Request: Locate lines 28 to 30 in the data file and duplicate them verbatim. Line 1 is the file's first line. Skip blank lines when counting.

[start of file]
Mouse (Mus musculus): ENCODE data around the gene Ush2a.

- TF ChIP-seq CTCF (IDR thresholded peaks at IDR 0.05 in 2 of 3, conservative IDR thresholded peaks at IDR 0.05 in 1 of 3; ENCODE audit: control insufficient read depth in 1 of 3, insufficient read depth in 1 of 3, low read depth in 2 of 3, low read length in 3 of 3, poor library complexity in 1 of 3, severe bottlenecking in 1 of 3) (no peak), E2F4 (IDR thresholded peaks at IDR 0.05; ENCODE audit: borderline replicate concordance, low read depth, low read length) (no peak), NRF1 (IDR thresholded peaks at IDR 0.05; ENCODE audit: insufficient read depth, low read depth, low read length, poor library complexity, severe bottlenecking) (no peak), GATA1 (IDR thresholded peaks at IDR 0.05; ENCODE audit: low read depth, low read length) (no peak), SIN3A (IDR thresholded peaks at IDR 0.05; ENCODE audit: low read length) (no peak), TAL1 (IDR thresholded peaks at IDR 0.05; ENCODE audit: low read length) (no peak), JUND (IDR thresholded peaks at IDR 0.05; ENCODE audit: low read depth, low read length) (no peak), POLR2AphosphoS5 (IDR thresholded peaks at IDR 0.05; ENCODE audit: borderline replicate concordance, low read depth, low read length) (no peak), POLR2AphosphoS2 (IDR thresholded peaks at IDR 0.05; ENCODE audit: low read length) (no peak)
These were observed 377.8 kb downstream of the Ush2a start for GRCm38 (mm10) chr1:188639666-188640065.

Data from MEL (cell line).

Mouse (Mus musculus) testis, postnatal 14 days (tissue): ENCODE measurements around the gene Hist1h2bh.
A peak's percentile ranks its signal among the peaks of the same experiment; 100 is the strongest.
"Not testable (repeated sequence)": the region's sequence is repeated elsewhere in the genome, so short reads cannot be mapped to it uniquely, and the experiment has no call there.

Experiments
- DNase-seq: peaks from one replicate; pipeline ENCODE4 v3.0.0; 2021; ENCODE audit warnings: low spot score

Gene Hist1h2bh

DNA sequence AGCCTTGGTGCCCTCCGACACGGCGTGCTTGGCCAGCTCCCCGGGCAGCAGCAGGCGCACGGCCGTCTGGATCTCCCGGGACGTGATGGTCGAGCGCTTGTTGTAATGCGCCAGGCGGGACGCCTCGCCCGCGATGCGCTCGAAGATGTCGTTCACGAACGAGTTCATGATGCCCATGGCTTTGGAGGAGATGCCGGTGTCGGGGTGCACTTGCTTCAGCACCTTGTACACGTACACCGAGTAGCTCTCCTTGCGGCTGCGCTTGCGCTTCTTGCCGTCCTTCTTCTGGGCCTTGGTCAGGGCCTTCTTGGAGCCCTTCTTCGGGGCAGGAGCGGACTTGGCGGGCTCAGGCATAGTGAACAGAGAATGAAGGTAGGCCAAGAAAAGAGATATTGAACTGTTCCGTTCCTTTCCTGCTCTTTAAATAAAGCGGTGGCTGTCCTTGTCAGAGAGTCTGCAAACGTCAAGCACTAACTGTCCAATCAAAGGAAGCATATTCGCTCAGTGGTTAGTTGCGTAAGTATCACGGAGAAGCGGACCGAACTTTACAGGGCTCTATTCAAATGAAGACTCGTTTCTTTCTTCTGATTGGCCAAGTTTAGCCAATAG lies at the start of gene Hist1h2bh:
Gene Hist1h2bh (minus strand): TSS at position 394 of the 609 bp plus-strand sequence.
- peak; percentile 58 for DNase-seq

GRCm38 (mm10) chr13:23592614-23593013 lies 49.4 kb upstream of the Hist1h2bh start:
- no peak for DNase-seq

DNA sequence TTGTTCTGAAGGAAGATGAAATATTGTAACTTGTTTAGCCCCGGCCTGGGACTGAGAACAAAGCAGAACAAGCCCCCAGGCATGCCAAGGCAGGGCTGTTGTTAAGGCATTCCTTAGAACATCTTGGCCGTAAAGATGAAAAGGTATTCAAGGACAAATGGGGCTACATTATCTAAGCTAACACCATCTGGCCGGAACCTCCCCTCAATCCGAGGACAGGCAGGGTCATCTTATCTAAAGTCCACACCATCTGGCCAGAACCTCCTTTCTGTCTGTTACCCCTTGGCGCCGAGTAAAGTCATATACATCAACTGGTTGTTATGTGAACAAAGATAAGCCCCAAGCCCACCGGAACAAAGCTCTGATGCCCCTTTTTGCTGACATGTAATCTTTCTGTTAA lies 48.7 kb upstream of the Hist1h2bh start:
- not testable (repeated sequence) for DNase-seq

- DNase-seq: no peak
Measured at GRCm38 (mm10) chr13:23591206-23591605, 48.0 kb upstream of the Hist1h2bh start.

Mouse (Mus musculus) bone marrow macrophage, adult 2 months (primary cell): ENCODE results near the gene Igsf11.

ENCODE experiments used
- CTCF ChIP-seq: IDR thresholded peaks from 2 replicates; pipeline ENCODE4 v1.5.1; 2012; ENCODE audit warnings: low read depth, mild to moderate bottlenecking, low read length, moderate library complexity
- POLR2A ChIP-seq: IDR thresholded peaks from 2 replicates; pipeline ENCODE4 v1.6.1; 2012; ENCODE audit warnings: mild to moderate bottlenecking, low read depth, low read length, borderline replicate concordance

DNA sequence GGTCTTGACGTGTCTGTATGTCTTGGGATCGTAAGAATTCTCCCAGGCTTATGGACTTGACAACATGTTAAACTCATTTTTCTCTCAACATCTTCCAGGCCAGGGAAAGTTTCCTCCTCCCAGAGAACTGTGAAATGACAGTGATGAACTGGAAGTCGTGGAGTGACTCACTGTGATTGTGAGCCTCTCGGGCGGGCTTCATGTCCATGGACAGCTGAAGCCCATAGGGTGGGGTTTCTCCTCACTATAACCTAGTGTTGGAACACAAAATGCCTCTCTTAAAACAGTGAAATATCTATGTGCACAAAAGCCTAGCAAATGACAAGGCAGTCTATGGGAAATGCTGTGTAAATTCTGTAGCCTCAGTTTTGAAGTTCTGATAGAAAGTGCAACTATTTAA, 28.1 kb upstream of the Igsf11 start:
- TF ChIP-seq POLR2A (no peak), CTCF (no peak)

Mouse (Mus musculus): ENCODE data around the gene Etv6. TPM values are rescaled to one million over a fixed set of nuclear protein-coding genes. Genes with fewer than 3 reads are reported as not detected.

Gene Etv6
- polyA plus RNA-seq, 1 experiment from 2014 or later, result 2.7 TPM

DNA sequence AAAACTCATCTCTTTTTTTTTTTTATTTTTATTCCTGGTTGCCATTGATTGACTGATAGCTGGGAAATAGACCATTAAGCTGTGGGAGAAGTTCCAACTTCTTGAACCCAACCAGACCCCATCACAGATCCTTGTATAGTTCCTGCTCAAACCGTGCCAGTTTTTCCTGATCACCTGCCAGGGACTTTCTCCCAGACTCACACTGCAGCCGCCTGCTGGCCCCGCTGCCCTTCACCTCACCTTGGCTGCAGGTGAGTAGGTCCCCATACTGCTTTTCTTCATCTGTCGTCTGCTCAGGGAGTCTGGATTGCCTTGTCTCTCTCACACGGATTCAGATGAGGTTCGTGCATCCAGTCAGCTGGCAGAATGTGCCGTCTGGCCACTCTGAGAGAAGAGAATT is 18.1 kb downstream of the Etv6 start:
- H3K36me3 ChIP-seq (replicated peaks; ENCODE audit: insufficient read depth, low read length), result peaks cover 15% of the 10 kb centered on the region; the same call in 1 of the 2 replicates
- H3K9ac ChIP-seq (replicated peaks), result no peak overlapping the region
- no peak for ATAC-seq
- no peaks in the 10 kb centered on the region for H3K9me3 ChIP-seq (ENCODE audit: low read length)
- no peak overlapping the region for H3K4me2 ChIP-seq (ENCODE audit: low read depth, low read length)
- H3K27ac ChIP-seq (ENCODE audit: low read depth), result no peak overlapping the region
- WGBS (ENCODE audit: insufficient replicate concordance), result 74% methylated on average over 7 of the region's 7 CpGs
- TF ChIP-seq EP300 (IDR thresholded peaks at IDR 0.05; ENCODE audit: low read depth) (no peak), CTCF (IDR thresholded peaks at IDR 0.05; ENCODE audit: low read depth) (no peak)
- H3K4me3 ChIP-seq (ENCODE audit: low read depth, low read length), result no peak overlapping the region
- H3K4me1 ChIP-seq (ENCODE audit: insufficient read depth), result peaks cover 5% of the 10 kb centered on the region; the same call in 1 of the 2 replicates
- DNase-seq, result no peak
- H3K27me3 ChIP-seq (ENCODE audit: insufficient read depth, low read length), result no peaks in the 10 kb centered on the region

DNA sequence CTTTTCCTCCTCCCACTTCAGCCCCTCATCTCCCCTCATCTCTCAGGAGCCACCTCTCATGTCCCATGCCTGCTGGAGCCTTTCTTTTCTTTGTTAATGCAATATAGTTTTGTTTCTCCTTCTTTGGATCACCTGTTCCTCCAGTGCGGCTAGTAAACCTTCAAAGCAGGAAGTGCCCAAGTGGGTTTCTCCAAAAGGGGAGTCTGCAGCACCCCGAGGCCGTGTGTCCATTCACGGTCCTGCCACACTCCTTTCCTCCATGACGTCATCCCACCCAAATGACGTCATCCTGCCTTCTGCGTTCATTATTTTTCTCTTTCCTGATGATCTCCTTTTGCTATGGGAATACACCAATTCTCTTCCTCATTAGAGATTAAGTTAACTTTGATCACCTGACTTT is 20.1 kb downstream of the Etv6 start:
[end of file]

- polyA plus RNA-seq, 1 experiment from 2014 or later, result 2.7 TPM

DNA sequence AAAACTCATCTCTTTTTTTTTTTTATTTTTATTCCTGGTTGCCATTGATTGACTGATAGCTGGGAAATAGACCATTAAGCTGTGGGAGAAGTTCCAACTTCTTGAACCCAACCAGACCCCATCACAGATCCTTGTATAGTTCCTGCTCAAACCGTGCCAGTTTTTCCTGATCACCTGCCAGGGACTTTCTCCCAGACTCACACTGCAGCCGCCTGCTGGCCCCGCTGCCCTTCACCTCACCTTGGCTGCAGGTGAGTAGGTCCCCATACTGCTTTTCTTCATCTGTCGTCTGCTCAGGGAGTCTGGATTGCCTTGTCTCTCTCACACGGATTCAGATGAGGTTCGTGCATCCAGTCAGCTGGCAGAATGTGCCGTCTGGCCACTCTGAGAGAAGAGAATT is 18.1 kb downstream of the Etv6 start:
- H3K36me3 ChIP-seq (replicated peaks; ENCODE audit: insufficient read depth, low read length), result peaks cover 15% of the 10 kb centered on the region; the same call in 1 of the 2 replicates